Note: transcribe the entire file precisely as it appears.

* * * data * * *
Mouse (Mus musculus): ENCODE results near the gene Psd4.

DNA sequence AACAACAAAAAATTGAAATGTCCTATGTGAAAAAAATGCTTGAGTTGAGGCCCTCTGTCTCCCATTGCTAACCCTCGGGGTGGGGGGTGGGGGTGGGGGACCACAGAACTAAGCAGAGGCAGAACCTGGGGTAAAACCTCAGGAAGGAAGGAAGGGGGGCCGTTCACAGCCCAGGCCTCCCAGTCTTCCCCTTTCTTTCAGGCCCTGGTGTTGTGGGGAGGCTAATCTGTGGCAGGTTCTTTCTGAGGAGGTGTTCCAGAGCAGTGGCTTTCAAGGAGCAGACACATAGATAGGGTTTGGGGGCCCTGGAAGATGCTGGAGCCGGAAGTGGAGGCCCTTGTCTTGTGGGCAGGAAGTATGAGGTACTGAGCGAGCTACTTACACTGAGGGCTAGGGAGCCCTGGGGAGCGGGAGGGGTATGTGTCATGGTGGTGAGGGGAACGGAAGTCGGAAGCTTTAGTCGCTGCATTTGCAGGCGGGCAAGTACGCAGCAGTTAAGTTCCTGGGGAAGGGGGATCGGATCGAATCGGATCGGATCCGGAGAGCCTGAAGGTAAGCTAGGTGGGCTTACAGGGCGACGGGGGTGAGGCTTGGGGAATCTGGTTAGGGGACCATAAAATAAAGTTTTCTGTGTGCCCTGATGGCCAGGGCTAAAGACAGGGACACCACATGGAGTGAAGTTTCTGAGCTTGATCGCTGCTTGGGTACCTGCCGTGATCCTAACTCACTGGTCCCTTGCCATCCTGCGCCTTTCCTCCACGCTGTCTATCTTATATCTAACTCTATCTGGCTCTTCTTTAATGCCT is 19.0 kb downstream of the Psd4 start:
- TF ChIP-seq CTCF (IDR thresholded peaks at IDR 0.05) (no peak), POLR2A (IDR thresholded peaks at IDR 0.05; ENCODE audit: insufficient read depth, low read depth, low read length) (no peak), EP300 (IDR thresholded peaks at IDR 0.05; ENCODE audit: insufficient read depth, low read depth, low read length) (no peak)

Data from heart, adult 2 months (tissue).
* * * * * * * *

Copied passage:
Mouse (Mus musculus): ENCODE results near the gene Psd4.

DNA sequence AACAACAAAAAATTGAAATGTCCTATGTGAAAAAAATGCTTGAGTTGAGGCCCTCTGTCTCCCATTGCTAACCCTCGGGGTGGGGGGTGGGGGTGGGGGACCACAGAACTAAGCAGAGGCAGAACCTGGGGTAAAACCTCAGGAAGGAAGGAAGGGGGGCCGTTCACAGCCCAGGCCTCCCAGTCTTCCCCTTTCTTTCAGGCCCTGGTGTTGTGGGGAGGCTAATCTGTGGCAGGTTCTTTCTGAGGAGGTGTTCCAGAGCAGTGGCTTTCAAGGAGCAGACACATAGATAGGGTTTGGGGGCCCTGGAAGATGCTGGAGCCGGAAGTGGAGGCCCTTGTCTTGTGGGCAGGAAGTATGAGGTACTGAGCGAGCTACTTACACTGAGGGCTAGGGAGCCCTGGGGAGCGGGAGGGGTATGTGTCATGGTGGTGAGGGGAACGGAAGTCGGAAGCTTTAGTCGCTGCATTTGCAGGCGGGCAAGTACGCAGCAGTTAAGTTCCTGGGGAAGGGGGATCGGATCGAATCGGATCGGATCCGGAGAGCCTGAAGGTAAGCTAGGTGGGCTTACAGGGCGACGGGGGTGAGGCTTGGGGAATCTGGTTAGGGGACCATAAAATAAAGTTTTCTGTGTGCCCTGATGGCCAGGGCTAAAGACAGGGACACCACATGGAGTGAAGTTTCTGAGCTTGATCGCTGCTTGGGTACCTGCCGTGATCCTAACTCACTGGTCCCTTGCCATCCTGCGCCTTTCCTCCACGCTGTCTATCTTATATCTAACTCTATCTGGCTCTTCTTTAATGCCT is 19.0 kb downstream of the Psd4 start:
- TF ChIP-seq CTCF (IDR thresholded peaks at IDR 0.05) (no peak), POLR2A (IDR thresholded peaks at IDR 0.05; ENCODE audit: insufficient read depth, low read depth, low read length) (no peak), EP300 (IDR thresholded peaks at IDR 0.05; ENCODE audit: insufficient read depth, low read depth, low read length) (no peak)

Data from heart, adult 2 months (tissue).